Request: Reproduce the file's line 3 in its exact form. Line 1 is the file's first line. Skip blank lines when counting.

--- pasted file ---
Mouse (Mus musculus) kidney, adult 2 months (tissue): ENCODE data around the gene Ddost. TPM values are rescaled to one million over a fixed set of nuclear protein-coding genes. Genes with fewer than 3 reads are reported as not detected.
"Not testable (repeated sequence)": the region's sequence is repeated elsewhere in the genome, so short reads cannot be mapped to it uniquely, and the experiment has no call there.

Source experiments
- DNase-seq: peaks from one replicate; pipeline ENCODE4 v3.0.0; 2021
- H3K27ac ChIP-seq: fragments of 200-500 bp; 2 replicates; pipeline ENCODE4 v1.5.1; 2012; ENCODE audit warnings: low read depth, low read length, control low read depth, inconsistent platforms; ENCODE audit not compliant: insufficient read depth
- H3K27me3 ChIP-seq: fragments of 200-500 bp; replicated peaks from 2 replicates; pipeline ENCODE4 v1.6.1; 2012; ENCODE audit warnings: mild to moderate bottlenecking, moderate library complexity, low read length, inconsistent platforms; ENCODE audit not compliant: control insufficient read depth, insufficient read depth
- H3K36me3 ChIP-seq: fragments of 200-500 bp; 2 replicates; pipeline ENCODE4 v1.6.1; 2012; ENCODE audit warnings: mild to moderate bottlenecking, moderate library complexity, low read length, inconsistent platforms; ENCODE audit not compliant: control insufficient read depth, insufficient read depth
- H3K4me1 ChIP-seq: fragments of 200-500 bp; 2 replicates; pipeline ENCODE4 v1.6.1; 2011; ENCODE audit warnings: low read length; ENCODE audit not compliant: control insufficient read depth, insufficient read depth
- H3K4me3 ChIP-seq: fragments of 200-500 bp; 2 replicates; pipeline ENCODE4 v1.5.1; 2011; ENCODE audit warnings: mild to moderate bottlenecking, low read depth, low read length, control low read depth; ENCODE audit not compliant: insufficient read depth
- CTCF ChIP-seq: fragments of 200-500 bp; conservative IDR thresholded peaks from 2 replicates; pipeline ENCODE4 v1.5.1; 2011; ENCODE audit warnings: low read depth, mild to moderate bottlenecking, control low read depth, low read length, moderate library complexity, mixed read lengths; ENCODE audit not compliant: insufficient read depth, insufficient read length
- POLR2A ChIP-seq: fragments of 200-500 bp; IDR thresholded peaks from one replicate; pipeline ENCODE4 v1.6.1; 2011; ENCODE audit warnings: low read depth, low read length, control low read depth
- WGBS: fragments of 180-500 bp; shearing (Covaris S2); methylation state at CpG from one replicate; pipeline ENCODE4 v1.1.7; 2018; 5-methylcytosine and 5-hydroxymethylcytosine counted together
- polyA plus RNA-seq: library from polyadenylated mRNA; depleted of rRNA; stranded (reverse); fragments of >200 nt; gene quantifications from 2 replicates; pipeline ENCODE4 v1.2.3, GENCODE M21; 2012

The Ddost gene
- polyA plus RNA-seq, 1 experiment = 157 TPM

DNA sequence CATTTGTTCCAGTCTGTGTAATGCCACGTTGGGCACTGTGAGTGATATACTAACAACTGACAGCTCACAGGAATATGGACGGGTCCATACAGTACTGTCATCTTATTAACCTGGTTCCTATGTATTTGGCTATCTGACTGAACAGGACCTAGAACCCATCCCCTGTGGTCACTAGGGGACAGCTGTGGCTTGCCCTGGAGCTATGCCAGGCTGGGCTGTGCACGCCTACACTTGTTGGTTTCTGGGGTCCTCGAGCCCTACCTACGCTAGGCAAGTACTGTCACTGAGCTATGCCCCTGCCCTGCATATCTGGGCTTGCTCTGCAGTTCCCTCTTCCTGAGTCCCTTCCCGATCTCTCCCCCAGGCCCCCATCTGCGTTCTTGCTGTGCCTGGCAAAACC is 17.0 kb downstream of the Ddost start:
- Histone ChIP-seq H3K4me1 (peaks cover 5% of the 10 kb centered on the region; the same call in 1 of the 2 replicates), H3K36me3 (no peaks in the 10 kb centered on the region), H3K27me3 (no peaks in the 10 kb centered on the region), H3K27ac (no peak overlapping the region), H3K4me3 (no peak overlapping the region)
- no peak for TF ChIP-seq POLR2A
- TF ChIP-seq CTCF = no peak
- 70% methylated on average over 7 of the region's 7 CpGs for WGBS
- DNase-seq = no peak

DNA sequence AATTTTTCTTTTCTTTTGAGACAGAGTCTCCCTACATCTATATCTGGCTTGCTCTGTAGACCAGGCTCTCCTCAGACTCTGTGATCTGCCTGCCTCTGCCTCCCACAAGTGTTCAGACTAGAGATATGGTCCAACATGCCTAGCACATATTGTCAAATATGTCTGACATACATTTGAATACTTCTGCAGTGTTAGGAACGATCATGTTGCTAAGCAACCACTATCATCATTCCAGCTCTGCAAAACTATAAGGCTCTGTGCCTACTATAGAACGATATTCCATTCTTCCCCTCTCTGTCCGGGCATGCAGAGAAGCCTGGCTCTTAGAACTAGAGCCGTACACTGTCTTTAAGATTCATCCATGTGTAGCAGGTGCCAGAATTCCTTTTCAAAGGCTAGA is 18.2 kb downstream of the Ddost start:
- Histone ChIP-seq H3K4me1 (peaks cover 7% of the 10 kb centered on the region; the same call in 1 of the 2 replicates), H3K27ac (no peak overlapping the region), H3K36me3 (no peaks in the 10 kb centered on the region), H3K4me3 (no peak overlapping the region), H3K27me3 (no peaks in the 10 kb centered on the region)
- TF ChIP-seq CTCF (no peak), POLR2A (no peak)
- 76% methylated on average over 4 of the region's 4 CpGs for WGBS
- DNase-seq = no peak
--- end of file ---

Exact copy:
Source experiments